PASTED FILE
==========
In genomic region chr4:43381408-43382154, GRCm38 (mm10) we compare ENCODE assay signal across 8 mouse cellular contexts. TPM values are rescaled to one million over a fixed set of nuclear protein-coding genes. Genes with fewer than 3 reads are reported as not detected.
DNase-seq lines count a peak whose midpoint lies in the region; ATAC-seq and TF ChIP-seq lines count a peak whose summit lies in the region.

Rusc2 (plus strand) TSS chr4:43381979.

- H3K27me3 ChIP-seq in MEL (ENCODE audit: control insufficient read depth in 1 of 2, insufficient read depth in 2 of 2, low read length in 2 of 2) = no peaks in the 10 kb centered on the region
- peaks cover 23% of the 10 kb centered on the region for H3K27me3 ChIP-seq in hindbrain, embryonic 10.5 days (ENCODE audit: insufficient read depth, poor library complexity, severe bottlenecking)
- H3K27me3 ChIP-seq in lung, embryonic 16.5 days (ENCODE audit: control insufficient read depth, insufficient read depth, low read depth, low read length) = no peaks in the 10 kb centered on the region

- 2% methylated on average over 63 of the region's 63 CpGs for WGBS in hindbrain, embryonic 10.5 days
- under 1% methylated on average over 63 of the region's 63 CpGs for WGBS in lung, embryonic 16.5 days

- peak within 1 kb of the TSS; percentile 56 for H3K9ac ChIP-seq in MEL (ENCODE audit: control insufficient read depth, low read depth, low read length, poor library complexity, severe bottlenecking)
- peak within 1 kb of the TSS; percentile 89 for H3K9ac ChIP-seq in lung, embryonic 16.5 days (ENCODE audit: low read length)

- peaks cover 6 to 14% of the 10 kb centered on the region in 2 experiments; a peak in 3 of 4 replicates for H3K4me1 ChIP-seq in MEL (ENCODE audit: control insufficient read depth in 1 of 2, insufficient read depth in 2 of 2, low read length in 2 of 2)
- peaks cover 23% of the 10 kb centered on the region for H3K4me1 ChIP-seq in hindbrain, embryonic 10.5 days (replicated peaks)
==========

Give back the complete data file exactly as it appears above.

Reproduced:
In genomic region chr4:43381408-43382154, GRCm38 (mm10) we compare ENCODE assay signal across 8 mouse cellular contexts. TPM values are rescaled to one million over a fixed set of nuclear protein-coding genes. Genes with fewer than 3 reads are reported as not detected.
DNase-seq lines count a peak whose midpoint lies in the region; ATAC-seq and TF ChIP-seq lines count a peak whose summit lies in the region.

Rusc2 (plus strand) TSS chr4:43381979.

- H3K27me3 ChIP-seq in MEL (ENCODE audit: control insufficient read depth in 1 of 2, insufficient read depth in 2 of 2, low read length in 2 of 2) = no peaks in the 10 kb centered on the region
- peaks cover 23% of the 10 kb centered on the region for H3K27me3 ChIP-seq in hindbrain, embryonic 10.5 days (ENCODE audit: insufficient read depth, poor library complexity, severe bottlenecking)
- H3K27me3 ChIP-seq in lung, embryonic 16.5 days (ENCODE audit: control insufficient read depth, insufficient read depth, low read depth, low read length) = no peaks in the 10 kb centered on the region

- 2% methylated on average over 63 of the region's 63 CpGs for WGBS in hindbrain, embryonic 10.5 days
- under 1% methylated on average over 63 of the region's 63 CpGs for WGBS in lung, embryonic 16.5 days

- peak within 1 kb of the TSS; percentile 56 for H3K9ac ChIP-seq in MEL (ENCODE audit: control insufficient read depth, low read depth, low read length, poor library complexity, severe bottlenecking)
- peak within 1 kb of the TSS; percentile 89 for H3K9ac ChIP-seq in lung, embryonic 16.5 days (ENCODE audit: low read length)

- peaks cover 6 to 14% of the 10 kb centered on the region in 2 experiments; a peak in 3 of 4 replicates for H3K4me1 ChIP-seq in MEL (ENCODE audit: control insufficient read depth in 1 of 2, insufficient read depth in 2 of 2, low read length in 2 of 2)
- peaks cover 23% of the 10 kb centered on the region for H3K4me1 ChIP-seq in hindbrain, embryonic 10.5 days (replicated peaks)